Home » in the kitchen » why i never really got into origami

why i never really got into origami

I am what is known as a “Hobby Cook”.

This is the worst possible type of cook to be because I don’t really cook for any good reason, or maybe I should say, I don’t really need a good reason to cook. It is my dearest, most beloved hobby. I cook for the general enlargement of the surrounding populace, much to the chagrin of my husband who must eat all I prepare. It is the action I turn to when I am happy, stressed, lackadaisical, manic, in despair, enthusiastic or just Bored.

As much as I love it, I can’t claim that it is an addiction I would wish on any of my close friends since I often think I could have just as easily loved origami or horseshoes or anything that didn’t add so many calories to my already very full life. I love the process of cooking; the Lists and Scents and Tastes and Probable Reactions and Sauteing and the Eating that inevitably follows. It is the original consumable hobby – you can only knit so many sweaters before you have them stored in bags around the house, where a meal, a meal is here, fully enjoyed and then gone forever. Cooking is evanescent, gorgeously fragile and temporary in nature; we eat the meal and need to make another. You make the supply, you create the demand. Truly- you *must* eat to live- how many other hobbies can claim that life depends upon them? I am guaranteed an occupation tomorrow and until then, there is a room in the back of my mind that is continually devoted to thinking about what I am going to cook next, mixing and matching foods and tastes and distracting me from everything else until I am able to work it out in *real life*.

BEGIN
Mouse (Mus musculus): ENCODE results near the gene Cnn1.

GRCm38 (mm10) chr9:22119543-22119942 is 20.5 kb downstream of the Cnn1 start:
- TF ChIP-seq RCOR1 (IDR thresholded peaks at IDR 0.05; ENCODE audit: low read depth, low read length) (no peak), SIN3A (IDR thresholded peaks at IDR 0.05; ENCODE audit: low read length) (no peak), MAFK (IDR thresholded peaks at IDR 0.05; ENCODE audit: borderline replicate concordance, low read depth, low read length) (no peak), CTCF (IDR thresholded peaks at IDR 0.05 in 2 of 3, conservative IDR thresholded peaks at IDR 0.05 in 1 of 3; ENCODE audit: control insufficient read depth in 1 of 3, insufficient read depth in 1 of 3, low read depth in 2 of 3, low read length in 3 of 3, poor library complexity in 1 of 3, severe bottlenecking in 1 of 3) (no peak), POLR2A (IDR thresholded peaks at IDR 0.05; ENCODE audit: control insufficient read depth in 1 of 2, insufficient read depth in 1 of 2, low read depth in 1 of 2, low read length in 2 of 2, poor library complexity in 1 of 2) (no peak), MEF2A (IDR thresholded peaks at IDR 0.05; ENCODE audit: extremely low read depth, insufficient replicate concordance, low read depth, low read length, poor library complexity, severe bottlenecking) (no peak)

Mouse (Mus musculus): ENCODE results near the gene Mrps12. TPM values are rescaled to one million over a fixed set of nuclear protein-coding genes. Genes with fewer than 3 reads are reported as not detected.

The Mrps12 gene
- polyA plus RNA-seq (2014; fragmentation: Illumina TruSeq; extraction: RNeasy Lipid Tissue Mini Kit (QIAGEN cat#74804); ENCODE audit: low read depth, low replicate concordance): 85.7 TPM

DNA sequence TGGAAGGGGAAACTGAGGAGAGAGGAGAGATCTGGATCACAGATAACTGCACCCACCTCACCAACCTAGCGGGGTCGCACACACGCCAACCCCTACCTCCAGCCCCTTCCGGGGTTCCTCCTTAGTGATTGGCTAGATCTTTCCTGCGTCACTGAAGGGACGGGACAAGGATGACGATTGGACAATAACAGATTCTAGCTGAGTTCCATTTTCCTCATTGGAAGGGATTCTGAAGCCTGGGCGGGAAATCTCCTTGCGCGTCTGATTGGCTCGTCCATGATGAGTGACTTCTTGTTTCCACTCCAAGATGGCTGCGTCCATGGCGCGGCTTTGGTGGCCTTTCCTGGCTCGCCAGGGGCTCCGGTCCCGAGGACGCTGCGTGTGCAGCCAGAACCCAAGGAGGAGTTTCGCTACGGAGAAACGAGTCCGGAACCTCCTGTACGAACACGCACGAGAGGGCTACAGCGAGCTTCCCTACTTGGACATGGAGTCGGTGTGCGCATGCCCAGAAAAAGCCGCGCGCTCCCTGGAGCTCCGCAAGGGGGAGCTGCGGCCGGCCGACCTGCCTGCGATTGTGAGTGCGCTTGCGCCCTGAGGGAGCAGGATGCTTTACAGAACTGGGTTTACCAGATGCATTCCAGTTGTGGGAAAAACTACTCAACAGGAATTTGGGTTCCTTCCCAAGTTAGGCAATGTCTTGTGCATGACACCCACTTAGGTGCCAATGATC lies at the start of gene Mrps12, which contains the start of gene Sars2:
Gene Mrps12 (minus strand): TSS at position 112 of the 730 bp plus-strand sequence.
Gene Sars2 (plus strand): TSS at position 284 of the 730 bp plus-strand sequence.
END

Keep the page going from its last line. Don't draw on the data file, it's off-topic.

I love arguing with our elf of a stove with its crooked sense of humor. I feel smart and big and clever every time I am able to produce something edible with its slightly crippled assistance. I love watching my husband take the first bite, teased by the ever-present worry that he just *might* hate it, and then when he tries it and likes it and says, “Babe, how did you make this?” being able to say, “Oh just this and that….” knowing full well that I’ve been wrestling over it for a week or more.

It would do no good to undress the mystery at the table, food always tastes better when served beneath a veil of delicious tastes and aromas. The allure of such modest food is undeniable, and yet sometimes, for better or for worse, I have to go into great detail about the meal and plague him with explanations and reasonings and recipe alterations and he listens very patiently while finishing servings one and two and I am nearly ready to explode with triumph and accomplishment. It’s delightfully terrible for my rapidly expanding ego. Waistlines aren’t the only things in danger…..

I make soft noises of pity when he complains that his duty belt will get to be too small if he keeps eating so well, but we are all honest people here – we all know that I take that as lavish praise and further inducement to keep cooking.

I just don’t think that would happen with origami.


"The only time to eat diet food is while you're waiting for the steak to cook." Julia Child

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